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7 Habits Of Happy People Who Live With Illness

Jan 16, 2008
As I write this article my 4-year-old son sits beside me with a cold and a little fever. All he has said since he woke up today is "I'm better now. I'm all better." Does our attitude change how we cope with illness and our level of happiness?

Everyone deals with the difficulties in their lives in variety of ways. People diagnosed with a chronic illness may put on a happy face and intentionally decide they will use this as an opportunity, doing their best to overcome any limitations it brings. Other people will drive home from the physician's office worried about how much longer they will be able to drive because of the depth of the pain. They'll lie down on the couch and rarely leave it for years. Why is it that some people thrive even though they have a chronic illness and other people simply survive, even using it as an excuse for anything that goes wrong in their life?

So what do happy chronically ill people have in common?

People who live with an illness and who still are happy tend to have he following things in common:

[1] They maintain hope. We've found through research that people who have hope actually recover from surgery faster than those who have less hope. Hope is fundamental and a basic step in finding contentment despite our situation. The 2006 theme of National Invisible Chronic Illness Awareness Week was "My illness is invisible but my hope shines through." This is an attitude we should all have.

[2] They persevere. It's no secret that living with chronic pain is. . .painful! Physically, emotionally, and spiritually it can zap our strength and spirit. Typically, our health is one of the main foundations we count on in order to have a change to conquer those dreams. Chronically ill people who are happy have learned how to continue to aim high for their dreams, or to reevaluate their dreams and create new ones. Sometimes the new goals are even more taxing that the original ones, but passion pushes them forward.

[3] They are good advocates when it comes to their health. Paul J. Donoghue and Mary E. Siegel, authors of "Sick and Tired of Feeling Sick and Tired," write "Getting this help in a consistently satisfying manner is as essential as it is challenging. You will need perseverance, courage and skill. You will need to understand your needs and be committed to getting them" (p. 160). People who feel like they are part of the decision making process regarding their care and treatment, and who actively seek out doctors who partner with them, are more happy than those who feel out of control. For example, it's important to have a medical team that will understand your desire to have children, and will give you the best treatment if you decide to go forward with this, rather than punish you by giving you poor care.

[4] People with an illness who are happy tend to ask, "Why not me?" rather than "Why me?" They rarely play the victim card. To have this attitude takes effort if it doesn't come naturally. Many times people volunteer their time with organizations that may serve people who are also disadvantaged in some way. For example, they may volunteer for a group that serves others who live with illness, cancer, or who have left abusive homes, maybe even a pet shelter. They recognize that this world is not perfect and when things are going pretty well in their lives, it's as a blessing, not a right.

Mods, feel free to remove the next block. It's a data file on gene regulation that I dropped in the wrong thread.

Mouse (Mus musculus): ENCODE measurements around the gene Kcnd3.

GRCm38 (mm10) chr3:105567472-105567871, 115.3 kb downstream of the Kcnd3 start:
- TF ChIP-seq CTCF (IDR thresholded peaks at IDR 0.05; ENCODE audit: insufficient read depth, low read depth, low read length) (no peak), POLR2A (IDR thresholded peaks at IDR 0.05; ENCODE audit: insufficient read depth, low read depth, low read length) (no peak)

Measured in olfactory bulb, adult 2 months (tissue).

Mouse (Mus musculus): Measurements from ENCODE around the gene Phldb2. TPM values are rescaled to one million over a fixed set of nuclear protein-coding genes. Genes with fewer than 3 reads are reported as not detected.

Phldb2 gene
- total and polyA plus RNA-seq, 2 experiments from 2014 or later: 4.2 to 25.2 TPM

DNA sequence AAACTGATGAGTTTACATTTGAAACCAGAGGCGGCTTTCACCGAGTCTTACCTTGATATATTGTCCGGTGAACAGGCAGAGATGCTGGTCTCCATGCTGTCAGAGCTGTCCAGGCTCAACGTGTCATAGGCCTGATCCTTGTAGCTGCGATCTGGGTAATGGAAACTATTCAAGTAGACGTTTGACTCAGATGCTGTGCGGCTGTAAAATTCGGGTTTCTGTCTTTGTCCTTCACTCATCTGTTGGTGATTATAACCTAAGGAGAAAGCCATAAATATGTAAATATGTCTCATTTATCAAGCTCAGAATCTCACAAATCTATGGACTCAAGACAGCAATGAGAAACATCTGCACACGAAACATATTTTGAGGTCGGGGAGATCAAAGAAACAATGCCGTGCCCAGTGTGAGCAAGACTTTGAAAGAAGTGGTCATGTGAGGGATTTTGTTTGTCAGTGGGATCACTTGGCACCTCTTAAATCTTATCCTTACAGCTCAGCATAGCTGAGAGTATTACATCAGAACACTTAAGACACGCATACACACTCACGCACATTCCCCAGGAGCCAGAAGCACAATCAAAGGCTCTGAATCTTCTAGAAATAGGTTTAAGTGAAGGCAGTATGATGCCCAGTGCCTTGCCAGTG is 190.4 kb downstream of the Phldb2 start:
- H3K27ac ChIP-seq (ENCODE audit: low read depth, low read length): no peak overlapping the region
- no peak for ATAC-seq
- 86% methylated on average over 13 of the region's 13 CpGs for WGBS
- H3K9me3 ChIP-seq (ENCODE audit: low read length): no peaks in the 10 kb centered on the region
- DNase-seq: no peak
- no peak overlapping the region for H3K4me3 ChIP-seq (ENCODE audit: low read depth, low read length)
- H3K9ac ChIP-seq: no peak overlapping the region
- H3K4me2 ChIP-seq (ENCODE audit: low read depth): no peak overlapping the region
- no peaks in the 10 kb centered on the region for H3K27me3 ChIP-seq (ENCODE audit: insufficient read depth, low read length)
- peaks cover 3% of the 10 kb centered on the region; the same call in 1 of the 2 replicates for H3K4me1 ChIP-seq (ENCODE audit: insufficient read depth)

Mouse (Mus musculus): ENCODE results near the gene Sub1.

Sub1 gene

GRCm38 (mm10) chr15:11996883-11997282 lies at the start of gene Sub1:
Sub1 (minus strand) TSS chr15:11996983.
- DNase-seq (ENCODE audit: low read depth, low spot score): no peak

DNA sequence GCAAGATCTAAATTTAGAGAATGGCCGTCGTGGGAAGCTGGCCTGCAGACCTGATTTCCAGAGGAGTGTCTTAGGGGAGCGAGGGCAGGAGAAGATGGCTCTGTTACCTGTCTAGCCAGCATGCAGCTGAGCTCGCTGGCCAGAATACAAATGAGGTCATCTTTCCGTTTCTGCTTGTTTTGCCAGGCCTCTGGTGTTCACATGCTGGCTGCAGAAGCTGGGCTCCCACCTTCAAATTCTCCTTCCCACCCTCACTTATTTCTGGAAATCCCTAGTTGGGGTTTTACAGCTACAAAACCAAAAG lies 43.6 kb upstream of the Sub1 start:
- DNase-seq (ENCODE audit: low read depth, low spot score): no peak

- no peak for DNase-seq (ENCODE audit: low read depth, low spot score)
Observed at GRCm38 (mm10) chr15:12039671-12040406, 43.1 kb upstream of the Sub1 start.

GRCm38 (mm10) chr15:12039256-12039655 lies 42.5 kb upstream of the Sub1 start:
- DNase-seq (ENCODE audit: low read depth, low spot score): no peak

[5] They understand who they are and so aren't overly sensitive, taking other's comments too personally. If one has a strong faith this can make everything much simpler because one understands her value and worth as a person doesn't count on what she can accomplish with her physical strength. She learns what she is accountable for (like an attitude) and not (like an infection that keeps returning). This can help keep away unnecessary guilt for things out of her power.

[6] They communicate adeptly. Being able to talk with others, explain your feelings, learning to listen effectively, and watching your words carefully, can help you avoid a lot of troubles. Misunderstandings, hurt feelings, and arguments can affect your whole life and your body's capacity to cope with an illness. One must learn to manage bitterness and focus on healthy relationships. Happy people with illness are good at understanding when to talk about their illness and how much to share about their personal lives.

[7] They genuinely care about other people. No one wants to get a chronic illness to receive that "education in life" but people who are happy allow their experiences to be a gift of knowledge. They can share struggles and successes with others. They are able to use their experiences as a way to help a friend or become a mentor. To truly find happiness, we must look outside of ourselves and reach out to other people.

Author J.K. Rowling once said, "It is our choices that show what we truly are, far more than our abilities." This is such an applicable quote for those who live with chronic pain every day.
About the Author
Get a free download of 200 Ways to Encourage a Chronically Ill Friend from "Beyond Casseroles" by Lisa Copen when you signup for HopeNotes invisible illness ezine at Rest Ministries. Lisa is the founder of Invisible Illness Awareness
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